In Part 4, we’ll learn how to record purchases and what happens when we use credit cards. If you haven’t read the earlier posts, you can find them here:
Now that you’ve read our other financial posts, you know that we use a program called You Need A Budget. That’s an affiliate link, by the way. If you click on it and sign up, we both a get a free month. If you love it as much as we do, you can continue for either $11.99 a month or $84 annually (pricing current as of 3/3/2020).
If you haven’t signed up for your free trial yet, click the link! Today, we’re adding accounts and giving our money some very specific jobs. Trying anything new can be intimidating so I’m going to break it down into simple steps with lots of pictures.
Are you ready to get started?
Our first purchase is going to be an easy one. Let’s pay our car insurance with our checking account. We need to record that purchase so we don’t think that we have more money than we actually do, right? We have $200 in our budget and our bill was $200. Perfect! We KNOW that we have $200 available for this payment because the money in our auto insurance row is highlighted in green.
Let’s go to our checking account and record the payment. Click on your checking account on the left hand side of your screen.
After you click on the account, it should take you to your checking account register.
Do you see that button that says Add Transaction? Good. That’s exactly what we’re going to do. Go ahead and click on it. It will give you a new line that looks like this:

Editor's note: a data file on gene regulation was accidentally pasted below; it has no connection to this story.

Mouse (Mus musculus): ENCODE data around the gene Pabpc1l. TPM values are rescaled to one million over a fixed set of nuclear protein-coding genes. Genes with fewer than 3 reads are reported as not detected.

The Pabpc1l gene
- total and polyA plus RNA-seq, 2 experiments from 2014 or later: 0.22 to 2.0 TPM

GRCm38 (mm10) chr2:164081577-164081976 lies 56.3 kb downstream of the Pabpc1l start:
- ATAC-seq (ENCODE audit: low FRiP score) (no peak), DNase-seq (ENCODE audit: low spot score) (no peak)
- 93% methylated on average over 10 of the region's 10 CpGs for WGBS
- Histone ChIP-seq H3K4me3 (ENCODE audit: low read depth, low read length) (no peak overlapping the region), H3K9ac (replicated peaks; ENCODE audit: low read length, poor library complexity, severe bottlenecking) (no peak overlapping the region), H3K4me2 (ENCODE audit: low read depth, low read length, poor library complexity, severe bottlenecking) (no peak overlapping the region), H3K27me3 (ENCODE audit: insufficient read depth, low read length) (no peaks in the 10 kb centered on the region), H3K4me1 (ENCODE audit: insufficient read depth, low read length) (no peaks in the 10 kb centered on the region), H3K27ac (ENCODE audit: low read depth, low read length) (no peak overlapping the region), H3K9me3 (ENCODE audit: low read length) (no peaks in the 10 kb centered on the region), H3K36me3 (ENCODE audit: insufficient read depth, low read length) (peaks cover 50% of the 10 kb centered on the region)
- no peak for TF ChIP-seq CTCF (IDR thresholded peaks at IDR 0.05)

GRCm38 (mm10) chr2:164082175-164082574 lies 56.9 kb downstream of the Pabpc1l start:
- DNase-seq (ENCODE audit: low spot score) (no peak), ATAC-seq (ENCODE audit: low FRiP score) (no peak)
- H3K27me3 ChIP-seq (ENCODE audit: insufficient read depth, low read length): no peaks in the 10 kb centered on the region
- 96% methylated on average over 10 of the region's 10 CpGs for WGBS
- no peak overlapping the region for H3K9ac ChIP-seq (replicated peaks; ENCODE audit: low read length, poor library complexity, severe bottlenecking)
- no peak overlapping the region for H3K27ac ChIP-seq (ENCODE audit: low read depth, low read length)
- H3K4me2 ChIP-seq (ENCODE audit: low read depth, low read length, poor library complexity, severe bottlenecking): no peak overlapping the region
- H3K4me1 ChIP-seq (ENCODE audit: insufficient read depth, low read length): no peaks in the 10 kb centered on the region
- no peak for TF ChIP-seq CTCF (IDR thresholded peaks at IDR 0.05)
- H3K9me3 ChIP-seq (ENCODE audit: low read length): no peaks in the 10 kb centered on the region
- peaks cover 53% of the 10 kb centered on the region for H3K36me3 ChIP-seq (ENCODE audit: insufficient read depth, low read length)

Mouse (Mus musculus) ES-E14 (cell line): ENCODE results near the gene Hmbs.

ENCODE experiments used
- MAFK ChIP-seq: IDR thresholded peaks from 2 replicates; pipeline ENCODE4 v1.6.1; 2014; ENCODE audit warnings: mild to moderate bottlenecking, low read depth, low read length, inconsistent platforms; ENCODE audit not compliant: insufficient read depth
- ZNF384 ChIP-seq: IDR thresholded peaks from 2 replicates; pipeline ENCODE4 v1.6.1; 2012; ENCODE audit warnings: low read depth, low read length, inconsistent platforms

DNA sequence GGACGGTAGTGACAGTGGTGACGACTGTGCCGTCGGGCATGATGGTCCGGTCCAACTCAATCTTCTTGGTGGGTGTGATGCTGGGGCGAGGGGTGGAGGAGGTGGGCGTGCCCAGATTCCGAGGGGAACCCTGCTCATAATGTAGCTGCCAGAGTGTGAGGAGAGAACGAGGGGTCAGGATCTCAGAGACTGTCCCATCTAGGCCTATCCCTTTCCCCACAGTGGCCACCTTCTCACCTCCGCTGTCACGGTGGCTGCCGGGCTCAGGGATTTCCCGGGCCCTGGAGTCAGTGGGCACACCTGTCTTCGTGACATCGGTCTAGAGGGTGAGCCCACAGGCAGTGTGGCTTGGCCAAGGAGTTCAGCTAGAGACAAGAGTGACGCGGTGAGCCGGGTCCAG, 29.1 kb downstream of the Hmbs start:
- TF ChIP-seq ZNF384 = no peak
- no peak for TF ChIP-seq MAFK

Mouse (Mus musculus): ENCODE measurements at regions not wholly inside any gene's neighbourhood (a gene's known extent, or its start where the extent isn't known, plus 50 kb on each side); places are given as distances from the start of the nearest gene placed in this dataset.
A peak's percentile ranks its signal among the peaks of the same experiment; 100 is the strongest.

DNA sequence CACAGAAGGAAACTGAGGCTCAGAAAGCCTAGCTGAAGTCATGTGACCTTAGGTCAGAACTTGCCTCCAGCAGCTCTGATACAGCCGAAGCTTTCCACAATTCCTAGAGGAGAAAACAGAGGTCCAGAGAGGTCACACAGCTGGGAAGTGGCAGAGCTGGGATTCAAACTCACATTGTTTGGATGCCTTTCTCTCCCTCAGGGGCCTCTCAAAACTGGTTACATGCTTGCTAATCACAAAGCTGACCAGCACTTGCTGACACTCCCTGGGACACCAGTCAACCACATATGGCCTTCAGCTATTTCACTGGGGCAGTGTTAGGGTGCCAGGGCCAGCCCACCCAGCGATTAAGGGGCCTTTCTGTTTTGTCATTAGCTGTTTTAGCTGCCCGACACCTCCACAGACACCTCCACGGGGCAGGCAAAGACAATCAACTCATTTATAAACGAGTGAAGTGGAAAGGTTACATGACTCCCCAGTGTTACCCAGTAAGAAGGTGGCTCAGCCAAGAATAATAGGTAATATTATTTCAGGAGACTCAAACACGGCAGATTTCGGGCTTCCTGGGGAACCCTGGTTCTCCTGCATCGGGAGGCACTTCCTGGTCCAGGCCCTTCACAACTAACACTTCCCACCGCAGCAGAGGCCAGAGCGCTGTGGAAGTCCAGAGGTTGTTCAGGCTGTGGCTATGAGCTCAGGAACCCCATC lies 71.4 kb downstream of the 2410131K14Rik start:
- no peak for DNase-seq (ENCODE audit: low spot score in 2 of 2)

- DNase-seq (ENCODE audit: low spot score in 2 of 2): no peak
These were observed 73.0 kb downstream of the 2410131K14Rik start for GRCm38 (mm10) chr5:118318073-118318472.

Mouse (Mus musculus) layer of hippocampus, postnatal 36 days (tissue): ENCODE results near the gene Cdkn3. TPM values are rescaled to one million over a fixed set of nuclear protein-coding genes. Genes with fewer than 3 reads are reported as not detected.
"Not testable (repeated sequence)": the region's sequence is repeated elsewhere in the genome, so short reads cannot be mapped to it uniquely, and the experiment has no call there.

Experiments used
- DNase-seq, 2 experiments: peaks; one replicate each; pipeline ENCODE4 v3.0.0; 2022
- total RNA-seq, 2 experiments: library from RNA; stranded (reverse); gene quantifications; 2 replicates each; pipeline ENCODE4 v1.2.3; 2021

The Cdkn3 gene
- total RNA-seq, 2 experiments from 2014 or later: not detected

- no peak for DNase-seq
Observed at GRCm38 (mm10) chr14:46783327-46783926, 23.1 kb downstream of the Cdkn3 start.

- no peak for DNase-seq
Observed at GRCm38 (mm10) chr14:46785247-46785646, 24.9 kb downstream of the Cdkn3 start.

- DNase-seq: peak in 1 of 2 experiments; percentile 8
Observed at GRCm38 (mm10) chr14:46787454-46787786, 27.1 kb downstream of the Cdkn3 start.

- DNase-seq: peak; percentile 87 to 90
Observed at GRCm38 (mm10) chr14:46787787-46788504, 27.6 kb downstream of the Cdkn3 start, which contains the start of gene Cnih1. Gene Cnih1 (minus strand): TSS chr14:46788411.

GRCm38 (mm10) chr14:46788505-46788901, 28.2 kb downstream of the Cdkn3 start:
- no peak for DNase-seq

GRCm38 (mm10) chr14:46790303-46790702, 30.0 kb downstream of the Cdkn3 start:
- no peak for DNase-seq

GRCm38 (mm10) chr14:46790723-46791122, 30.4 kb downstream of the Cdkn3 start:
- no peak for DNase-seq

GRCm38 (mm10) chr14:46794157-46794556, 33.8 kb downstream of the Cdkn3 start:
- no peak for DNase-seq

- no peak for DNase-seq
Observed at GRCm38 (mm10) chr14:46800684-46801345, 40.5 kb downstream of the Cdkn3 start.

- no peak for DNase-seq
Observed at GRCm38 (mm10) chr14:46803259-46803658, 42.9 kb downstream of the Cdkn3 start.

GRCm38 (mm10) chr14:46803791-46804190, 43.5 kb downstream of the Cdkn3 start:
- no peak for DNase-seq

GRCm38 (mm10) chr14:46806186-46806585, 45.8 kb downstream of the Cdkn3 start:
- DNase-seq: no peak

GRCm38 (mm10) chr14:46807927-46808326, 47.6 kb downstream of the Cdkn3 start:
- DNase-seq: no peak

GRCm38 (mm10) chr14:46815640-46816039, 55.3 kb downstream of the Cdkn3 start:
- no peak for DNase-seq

From left to right, we’re going to enter the date of the transaction, the payee (who we paid), the category (in this case auto insurance), an optional memo (good for confirmation numbers), and the outflow or inflow. Since we’re paying a bill, it’s going to be outflow. It should look like this when you’re done:
Now click Save and you’re done! A few tips for this section.
Use the date of purchase for your transaction. The system allots money by the date so you want to make sure that you are recording things accurately.
Payees are remembered by the system, and as you type future transactions, the system will make suggestions based on the letters you type.
Categories pull from the categories that you previously set up for your budget. You can not add categories from this screen–only from the budget screen.
If you hit Enter, it will automatically Save and Add Another blank transaction screen for you to fill out.
You’ll notice at the top that your numbers have changed. The first number is the last cleared amount. That means that this is the last number that you and your bank agreed on. Remember how I said that I want you to sign up for direct import but only as a back up feature? This is what I meant. So in a day or two your bank will finish processing this payment and import it to your budget. If it matches up it will chain them together, clearing the payment. If you did not sign up for direct import but would rather manually clear items, you can do that by clicking the C on the right and turning it green. We’ll talk more about reconciliation later.
Until that happens (manually or automatically through import) you’ll have two different amounts on top. The Cleared Balance is important for reconciliation with your bank. The Working Balance is actually more important, in my opinion, because this number shows you how much money you actually have.
Now if you go back to your budget you’ll see that you have no more money available for car insurance payments because you spent it all.